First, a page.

With reference to FIG. 5, another embodiment of a frictional locking element 60 is shown, that has a continuously curved wave shape. The form 60 also has a loop 62 disposed at an end thereof. The loop 62 eliminates a sharp cutoff of the form 60 and thus prevents damage to the associated cord by the end of the form 60. Additionally, the form 60 includes a straight section 64 at another end of the form 60. The straight section 64 advantageously cooperates with the conduit or other retaining means to maintain the friction locking element 60 in place.
With reference to FIG. 6, yet another embodiment of a friction locking element 70 is shown. The form 70 is similar to the form 60 in that it has a straight section 72. However, instead of a loop end a barb 74 is depicted.
With reference to FIG. 7, still yet another embodiment of a friction locking element 80 is shown, which is a square wave form 80 with wider sides as compared with the embodiment 40 of FIG. 3.
Each of the foregoing embodiments may have particular applicability to specific situations. For example, the square wave form 40 of FIG. 3 may be used with a thinner and more flexible cord wherein the wrapping technique assists in the increasing of frictional locking. For example, for a flexible cord used with frictional locking element 40, the cord may be passed over leg 41, under leg portion 42, then over leg portion 43. The cord may then be wrapped around leg 43 coming out under its bottom side such that it can then be wrapped over leg portion 44. This pattern may be repeated to obtain a highly frictional connection. Use of locking element 40 and the wrapping technique described creates numerous contact points and angles of the cord in different planes increasing the frictional locking.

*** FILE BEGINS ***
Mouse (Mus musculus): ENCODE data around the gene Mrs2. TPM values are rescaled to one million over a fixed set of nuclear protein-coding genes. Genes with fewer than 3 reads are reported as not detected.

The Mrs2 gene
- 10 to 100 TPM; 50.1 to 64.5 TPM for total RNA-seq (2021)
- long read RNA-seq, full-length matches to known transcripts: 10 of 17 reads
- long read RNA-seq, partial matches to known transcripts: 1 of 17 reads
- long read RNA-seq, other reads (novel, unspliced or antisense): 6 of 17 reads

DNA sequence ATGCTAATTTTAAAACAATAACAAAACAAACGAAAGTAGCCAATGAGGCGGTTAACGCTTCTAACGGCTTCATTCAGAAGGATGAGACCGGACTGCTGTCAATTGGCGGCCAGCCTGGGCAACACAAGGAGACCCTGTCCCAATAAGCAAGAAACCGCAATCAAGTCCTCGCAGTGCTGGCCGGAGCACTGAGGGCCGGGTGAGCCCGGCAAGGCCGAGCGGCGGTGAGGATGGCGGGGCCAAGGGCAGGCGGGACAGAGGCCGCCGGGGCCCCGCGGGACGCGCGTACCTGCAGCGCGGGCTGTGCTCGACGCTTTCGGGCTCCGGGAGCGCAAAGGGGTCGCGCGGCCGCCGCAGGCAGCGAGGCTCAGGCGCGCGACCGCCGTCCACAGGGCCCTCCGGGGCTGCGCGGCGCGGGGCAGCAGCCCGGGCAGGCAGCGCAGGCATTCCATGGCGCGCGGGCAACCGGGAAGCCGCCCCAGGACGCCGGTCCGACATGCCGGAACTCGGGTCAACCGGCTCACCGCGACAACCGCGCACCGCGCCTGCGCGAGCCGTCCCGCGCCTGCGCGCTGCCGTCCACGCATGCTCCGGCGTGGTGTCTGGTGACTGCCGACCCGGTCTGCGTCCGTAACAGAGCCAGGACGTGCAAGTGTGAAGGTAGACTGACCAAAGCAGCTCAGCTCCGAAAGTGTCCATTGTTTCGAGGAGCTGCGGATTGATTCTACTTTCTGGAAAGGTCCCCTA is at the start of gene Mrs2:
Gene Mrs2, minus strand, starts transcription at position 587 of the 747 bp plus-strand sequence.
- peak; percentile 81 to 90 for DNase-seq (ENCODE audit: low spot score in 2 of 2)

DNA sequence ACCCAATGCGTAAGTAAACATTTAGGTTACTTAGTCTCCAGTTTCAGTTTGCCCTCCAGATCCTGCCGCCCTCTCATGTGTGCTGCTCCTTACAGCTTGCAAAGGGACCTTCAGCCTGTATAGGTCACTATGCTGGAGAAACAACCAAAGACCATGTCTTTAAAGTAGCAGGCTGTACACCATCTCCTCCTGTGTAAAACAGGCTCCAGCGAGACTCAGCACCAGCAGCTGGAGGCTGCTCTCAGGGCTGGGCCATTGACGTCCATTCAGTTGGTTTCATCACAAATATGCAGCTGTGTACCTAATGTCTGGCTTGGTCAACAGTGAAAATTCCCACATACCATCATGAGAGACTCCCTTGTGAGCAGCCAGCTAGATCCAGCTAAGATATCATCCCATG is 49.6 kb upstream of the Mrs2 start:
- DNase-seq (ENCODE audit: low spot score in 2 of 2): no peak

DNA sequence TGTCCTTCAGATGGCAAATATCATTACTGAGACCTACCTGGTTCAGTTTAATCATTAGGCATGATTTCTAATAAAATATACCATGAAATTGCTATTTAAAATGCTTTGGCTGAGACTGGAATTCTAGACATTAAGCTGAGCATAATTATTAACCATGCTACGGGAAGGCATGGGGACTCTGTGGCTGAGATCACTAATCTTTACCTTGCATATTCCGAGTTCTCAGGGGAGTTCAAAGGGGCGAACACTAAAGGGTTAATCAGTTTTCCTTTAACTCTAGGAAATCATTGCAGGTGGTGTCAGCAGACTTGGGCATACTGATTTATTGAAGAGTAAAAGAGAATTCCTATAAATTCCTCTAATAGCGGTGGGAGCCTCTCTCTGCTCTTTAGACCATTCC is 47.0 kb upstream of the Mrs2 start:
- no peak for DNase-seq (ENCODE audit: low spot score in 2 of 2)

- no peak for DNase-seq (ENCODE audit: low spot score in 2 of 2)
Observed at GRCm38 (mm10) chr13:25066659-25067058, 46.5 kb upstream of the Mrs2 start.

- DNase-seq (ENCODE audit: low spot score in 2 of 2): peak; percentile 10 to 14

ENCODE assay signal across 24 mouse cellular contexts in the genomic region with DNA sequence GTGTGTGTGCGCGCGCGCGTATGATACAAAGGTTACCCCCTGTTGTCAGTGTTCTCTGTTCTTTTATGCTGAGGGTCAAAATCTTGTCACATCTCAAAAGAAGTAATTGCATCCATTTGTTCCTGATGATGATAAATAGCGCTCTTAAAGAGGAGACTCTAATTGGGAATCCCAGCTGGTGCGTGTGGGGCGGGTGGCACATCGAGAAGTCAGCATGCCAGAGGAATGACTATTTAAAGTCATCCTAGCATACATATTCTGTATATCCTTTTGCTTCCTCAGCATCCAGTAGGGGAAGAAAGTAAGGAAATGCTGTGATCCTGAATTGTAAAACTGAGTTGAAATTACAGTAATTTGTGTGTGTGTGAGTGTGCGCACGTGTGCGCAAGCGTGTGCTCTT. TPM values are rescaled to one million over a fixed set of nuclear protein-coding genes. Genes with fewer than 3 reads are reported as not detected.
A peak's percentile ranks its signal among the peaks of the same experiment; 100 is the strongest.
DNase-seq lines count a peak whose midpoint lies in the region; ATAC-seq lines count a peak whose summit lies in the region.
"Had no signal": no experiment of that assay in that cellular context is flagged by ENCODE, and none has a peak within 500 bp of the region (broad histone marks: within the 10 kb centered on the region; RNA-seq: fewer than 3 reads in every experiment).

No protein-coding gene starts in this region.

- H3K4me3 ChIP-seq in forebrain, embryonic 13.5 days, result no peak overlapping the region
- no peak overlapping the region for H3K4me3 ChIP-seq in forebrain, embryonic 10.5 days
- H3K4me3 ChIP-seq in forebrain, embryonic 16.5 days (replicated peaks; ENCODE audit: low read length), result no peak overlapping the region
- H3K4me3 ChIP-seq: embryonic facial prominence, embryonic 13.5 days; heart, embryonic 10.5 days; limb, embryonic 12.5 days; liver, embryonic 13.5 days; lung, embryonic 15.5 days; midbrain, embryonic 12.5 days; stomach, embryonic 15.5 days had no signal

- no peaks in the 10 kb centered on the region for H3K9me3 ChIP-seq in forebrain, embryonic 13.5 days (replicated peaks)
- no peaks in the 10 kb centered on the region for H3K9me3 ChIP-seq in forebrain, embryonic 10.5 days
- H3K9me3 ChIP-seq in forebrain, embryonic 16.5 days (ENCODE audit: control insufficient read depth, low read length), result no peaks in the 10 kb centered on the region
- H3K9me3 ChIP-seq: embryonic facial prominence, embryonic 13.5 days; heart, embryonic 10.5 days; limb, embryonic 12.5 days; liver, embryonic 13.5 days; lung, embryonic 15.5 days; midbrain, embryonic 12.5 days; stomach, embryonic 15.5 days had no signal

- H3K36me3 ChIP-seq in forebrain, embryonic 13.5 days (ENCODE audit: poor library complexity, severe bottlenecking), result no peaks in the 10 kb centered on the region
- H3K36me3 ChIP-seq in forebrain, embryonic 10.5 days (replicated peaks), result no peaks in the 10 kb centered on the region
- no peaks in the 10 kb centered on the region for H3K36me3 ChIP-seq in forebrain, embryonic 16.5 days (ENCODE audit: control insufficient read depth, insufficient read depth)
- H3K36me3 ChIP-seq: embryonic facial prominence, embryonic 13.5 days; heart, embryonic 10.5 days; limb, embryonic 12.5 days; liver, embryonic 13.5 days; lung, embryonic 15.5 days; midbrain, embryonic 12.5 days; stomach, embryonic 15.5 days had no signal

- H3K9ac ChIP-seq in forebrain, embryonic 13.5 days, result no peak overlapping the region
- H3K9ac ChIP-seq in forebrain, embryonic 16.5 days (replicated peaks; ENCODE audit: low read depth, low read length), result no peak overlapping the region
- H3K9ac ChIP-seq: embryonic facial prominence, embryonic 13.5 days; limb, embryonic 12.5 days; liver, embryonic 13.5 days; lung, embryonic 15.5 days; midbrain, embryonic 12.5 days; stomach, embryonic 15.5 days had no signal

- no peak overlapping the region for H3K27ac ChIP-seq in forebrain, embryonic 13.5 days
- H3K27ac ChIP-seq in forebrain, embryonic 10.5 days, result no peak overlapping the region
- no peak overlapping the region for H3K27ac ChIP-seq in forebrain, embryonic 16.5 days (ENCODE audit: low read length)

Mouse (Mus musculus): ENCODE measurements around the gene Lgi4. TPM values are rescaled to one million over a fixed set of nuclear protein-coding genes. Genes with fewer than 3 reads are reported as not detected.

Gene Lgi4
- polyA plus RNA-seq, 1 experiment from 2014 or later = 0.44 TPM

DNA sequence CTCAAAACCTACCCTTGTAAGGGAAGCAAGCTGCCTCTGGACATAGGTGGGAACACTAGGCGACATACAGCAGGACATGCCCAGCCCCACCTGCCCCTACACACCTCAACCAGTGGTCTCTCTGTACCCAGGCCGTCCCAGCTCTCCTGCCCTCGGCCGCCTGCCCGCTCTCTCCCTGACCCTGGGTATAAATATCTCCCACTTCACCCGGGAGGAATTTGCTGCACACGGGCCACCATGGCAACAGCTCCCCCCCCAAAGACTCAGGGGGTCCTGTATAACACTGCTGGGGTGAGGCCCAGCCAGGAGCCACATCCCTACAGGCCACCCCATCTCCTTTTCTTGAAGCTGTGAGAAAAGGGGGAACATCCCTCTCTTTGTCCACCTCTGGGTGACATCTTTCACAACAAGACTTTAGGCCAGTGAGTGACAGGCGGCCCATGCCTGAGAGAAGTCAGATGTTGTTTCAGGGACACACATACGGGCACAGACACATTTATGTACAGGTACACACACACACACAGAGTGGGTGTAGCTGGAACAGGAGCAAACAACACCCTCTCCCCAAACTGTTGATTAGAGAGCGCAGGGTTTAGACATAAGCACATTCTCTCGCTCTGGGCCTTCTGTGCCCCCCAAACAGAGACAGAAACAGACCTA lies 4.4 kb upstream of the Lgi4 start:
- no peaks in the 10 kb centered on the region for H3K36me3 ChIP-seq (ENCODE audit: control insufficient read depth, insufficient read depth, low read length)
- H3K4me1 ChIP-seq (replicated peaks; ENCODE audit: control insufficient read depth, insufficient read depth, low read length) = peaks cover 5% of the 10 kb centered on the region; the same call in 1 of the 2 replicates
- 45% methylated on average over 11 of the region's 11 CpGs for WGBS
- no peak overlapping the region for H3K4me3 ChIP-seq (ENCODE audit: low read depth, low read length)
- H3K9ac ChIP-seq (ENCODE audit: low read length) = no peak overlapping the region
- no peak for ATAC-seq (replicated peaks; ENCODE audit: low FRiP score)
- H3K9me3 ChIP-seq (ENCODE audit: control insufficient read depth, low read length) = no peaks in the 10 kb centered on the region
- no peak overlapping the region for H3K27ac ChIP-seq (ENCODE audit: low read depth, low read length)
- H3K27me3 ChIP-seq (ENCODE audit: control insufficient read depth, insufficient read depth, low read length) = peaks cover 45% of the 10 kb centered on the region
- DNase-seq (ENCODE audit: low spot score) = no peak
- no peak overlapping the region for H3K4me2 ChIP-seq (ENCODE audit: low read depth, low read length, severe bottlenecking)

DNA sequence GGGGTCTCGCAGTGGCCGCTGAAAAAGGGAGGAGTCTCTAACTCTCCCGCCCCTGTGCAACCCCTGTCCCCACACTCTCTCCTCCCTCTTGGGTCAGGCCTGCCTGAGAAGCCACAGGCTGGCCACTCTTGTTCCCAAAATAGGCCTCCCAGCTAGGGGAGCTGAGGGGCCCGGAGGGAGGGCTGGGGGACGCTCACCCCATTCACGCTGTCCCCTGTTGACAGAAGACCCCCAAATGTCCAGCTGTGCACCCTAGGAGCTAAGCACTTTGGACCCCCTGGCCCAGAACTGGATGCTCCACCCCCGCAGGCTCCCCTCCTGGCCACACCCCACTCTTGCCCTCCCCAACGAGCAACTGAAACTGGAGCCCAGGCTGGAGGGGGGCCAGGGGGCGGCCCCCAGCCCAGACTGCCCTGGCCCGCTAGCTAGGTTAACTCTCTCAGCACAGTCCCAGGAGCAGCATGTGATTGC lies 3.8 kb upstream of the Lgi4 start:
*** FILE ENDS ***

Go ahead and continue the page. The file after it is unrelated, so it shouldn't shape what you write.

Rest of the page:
FIG. 4 may employ different wrapping techniques such as looping a cord around sections 52, to increase the frictional connection.
The embodiments of the frictional locking element shown in FIGS. 1 through 7 are exemplary only. Other variations of the frictional locking element will occur to those skilled in the art upon reading this detailed description. All such variations are intended to fall within the scope of the invention insofar as they fall within the scope of the appended claims. In particular, the straight ends, loop and barbs of FIGS. 5 and 6 may be applied to the other noted embodiments.